Rebecca Addison's Silver Thimble
By Sara Rivers Cofield, MAC Lab Federal Curator
We do not know when Rebecca Wilkinson was born, but we do know that she immigrated to Maryland with her father, Anglican Reverend William Wilkinson, her stepmother Mary Pudden, and two sisters in 1650.
She grew up at Westbury Manor, a 1,250-acre plantation on St. George's Hundred in St. Mary's County (Carr n.d.). As the daughter of an educated clergyman, Rebecca probably enjoyed a relatively genteel
lifestyle for an early Maryland colonist.
By 1662, Rebecca had married Thomas Dent, a merchant, attorney, and planter who held several offices in the Maryland government. They had six children together; Thomas, William, Peter, Margaret,
Barbara, and George. Dent owned over a thousand acres of land and had at least six slaves and eight indentured servants when he died in 1676, dividing his estate between his wife and children (Carr n.d.).
In 1677, Rebecca remarried John Addison, another merchant and planter who also engaged in a great deal of trade with Maryland's Indian population (Carr n.d.). It is perhaps this latter occupation that
motivated the Addisons to move up the Potomac River to what would become Prince George's County. At the time of their move around 1689, the area was on the outskirts of English settlement in Maryland,
and John Addison was tasked with keeping a magazine for the local militia in case they needed to assemble to protect from Indian attack (McCarthy, et. al. 1991).
It was perhaps on the occasion of Rebecca's marriage to Addison that she received a thimble with the initials "RA" engraved on two hearts. The love theme of the thimble was enhanced by two cupid figures flanking the hearts. The style of the small, domed thimble helps date it to the mid- to late-17th century (McConnel 1990). It was intended to look like a silver thimble, but it may be an alloy of
silver and another metal. A similar thimble was found at the Smith's St. Leonard site in Calvert County Maryland. Its date is later, probably early- or mid- 18th century, but it shows that the motif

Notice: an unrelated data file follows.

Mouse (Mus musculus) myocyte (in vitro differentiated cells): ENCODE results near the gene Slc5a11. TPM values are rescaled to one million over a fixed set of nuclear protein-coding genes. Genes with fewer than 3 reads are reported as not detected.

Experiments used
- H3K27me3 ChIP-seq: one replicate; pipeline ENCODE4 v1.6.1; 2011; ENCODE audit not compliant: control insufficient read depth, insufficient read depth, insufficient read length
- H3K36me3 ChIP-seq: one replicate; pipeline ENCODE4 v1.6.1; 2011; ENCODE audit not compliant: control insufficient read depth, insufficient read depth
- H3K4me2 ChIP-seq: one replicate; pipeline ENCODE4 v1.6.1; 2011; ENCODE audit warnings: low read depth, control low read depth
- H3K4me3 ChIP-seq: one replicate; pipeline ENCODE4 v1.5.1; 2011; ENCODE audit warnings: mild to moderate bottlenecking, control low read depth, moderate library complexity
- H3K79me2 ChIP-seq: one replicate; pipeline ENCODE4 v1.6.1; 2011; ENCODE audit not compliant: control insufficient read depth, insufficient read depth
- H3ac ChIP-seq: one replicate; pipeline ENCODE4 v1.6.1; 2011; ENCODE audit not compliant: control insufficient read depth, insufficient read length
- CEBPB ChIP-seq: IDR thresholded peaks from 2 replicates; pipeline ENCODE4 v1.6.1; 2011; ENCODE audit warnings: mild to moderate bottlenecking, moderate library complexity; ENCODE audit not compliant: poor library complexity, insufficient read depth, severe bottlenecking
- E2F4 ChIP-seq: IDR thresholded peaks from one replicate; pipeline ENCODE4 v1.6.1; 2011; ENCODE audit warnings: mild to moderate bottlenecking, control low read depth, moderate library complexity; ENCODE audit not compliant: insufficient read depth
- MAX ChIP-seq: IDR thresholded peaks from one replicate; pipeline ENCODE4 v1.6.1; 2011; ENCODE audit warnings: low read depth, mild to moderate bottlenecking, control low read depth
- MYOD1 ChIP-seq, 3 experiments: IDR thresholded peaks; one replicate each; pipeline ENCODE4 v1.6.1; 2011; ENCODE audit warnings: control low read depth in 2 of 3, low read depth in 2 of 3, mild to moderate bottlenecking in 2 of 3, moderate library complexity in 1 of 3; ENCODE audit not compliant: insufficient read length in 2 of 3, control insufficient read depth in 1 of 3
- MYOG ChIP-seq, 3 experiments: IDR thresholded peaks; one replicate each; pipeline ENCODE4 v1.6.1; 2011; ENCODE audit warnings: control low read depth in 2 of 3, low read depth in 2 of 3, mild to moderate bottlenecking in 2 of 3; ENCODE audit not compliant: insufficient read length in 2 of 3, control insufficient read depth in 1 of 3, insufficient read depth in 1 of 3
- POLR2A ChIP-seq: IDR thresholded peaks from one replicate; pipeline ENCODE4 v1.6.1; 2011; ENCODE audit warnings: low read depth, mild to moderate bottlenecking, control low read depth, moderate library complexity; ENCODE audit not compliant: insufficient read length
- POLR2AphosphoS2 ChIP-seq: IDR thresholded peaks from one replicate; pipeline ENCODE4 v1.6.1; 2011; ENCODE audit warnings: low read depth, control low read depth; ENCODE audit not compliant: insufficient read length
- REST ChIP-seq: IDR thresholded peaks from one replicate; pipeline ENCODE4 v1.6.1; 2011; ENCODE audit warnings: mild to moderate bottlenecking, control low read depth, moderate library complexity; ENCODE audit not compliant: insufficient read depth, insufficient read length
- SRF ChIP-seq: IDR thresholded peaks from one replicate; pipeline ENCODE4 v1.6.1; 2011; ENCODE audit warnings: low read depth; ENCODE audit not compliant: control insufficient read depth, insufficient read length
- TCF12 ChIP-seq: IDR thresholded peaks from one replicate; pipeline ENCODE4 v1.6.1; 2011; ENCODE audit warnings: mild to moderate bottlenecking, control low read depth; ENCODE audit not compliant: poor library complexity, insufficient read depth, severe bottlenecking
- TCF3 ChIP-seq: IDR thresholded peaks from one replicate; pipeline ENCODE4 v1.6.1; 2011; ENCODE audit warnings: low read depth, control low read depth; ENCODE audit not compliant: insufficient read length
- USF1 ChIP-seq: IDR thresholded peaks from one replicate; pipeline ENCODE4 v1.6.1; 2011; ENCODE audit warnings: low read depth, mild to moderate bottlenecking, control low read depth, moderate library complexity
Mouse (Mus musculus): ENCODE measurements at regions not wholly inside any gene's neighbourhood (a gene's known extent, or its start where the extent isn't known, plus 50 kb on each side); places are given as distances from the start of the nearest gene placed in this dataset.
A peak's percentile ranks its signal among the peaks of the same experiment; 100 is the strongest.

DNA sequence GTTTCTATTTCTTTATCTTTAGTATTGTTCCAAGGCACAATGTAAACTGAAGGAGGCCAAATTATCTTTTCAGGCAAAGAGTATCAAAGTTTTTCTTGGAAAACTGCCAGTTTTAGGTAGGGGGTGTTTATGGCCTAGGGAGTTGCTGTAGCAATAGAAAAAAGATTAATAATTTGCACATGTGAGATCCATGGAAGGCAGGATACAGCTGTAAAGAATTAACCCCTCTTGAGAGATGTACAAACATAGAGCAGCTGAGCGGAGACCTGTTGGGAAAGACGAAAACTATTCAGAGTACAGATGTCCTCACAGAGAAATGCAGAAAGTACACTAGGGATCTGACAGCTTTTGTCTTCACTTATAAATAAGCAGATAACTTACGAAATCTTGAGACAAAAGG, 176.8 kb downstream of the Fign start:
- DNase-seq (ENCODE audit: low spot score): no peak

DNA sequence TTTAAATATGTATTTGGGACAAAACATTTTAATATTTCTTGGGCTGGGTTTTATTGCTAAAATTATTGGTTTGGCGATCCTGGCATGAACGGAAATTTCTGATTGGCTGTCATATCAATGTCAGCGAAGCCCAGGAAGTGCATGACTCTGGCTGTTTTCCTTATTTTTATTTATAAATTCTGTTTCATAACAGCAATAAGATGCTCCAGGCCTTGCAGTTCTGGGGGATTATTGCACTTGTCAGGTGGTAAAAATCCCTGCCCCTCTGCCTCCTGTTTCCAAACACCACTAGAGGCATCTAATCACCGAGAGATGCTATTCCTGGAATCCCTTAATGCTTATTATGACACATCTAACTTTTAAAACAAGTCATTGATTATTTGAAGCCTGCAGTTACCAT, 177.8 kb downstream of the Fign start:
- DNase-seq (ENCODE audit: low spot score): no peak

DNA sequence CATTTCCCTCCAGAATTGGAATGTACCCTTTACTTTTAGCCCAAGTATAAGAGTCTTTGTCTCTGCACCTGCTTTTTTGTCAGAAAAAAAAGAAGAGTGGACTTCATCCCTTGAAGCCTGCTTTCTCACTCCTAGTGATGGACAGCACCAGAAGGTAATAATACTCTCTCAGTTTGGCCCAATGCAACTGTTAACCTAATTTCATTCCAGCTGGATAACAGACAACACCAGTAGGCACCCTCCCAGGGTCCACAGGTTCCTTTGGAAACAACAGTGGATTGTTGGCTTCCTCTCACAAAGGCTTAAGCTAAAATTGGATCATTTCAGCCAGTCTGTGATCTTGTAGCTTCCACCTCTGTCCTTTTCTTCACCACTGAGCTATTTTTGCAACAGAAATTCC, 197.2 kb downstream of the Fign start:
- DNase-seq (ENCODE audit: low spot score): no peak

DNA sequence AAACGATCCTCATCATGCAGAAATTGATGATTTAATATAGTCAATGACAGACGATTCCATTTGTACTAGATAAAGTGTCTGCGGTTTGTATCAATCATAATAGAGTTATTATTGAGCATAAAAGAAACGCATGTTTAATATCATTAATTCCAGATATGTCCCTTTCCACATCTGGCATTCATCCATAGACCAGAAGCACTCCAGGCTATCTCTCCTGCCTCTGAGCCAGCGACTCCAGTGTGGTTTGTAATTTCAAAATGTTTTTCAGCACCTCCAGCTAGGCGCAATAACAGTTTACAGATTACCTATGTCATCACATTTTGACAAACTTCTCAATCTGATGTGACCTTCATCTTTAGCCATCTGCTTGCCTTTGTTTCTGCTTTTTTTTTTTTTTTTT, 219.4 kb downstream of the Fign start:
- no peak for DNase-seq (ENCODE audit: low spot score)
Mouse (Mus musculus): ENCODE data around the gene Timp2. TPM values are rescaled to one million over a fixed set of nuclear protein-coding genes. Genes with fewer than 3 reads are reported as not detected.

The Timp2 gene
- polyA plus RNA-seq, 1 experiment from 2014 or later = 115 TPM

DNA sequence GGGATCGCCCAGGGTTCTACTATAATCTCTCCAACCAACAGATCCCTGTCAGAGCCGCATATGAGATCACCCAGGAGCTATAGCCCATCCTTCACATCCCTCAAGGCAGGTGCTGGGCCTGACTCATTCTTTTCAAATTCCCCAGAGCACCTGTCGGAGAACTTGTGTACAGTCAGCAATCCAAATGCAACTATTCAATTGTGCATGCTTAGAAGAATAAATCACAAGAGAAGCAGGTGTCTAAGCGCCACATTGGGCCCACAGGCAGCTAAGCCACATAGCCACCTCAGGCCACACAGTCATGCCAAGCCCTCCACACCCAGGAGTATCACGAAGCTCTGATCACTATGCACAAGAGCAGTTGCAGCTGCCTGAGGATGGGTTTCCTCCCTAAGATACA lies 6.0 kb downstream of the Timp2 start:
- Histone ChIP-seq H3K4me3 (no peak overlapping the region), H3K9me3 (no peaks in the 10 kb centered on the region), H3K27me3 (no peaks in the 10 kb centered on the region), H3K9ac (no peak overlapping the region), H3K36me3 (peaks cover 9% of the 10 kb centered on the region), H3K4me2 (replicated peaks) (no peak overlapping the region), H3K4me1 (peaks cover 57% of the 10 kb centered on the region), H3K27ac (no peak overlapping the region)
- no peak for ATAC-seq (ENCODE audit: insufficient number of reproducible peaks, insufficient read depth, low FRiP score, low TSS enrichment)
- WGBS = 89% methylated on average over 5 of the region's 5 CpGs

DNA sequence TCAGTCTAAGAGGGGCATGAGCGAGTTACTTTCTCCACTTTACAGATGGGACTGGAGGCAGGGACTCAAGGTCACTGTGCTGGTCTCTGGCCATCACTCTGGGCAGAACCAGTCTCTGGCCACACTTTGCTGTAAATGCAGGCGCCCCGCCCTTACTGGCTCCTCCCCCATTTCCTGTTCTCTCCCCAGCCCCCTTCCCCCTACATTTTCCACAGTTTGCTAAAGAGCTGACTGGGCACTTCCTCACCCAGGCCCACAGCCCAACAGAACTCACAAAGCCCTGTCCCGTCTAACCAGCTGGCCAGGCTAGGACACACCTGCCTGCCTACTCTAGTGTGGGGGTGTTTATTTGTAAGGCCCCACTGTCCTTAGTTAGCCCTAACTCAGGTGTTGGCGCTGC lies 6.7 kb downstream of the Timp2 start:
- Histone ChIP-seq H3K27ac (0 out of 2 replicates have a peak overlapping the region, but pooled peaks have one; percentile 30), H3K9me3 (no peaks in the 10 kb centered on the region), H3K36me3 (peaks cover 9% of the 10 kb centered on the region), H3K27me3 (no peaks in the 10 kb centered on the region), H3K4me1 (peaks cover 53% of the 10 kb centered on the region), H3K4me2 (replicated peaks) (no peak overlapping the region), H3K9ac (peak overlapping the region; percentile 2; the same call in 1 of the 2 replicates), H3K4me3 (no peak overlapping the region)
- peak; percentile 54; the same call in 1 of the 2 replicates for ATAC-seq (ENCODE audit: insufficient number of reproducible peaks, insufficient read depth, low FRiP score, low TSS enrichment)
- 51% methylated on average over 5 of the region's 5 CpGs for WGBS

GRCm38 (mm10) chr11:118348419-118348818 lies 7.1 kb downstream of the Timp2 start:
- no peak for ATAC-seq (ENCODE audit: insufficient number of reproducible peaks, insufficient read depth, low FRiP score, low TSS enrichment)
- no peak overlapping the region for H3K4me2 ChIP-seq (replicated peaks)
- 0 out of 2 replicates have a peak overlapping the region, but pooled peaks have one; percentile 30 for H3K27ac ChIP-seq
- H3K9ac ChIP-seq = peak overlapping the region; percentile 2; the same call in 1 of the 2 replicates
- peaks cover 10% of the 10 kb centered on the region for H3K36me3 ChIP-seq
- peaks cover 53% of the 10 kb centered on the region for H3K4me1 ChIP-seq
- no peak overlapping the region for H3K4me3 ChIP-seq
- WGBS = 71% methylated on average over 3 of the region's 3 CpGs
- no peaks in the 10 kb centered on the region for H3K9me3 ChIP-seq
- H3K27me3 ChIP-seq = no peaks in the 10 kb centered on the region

was a popular one that persisted on personalized thimbles.
Rebecca seems to have had plenty of time to use her cupid thimble. As mistress of a significant number of servants and slaves, she most likely did not have to concern herself with personally completing
the many laborious tasks that would be necessary to run a large plantation. Instead she had the luxury to engage in the fine needlework and sewing that was considered an appropriate occupation for an
It is clear that the thimble saw many, many hours of use. The diminutive needle pusher is so worn that a small cartouche over the hearts is almost indecipherable, and the top became so weak that a needle
actually poked a hole in it. The hole would not have rendered the thimble completely useless, but its indentations are so worn that Rebecca probably had difficulty catching a needle with it. Despite
its special inscription, it may have been deliberately discarded when it became too difficult to use.
Rebecca's thimble was recovered in 1988 by archaeologists who excavated the house she and John Addison built along the Potomac c. 1689. It was in a trash and brick rubble deposit near the house. Rebecca's son Thomas Addison inherited the property around 1705, but she may have continued to live with him until her death in 1726. Although we do not know exactly when she was born, Rebecca must have been at least 77 years old when she died.
|Carr, Lois Green|
||Dr. Lois Green Carr's Biographical Files of 17th and 18th Century Marylanders. http://www.msa.md.gov/msa/speccol/html/carr.html sc4040-0438-1, sc4040-0438-7, sc5094-1134-125, sc5094-0021-04.|
|McCarthy, John P., Jeffrey B. Snyder, and Billy R. Roulette, Jr.|
||Arms from Addison Plantation and the Maryland Militia on the Potomac Frontier. Historical Archaeology (25)1: 66-79.|
||A Collector's Guide to Thimbles. Secaucus, New Jersey: Wellfleet Books.|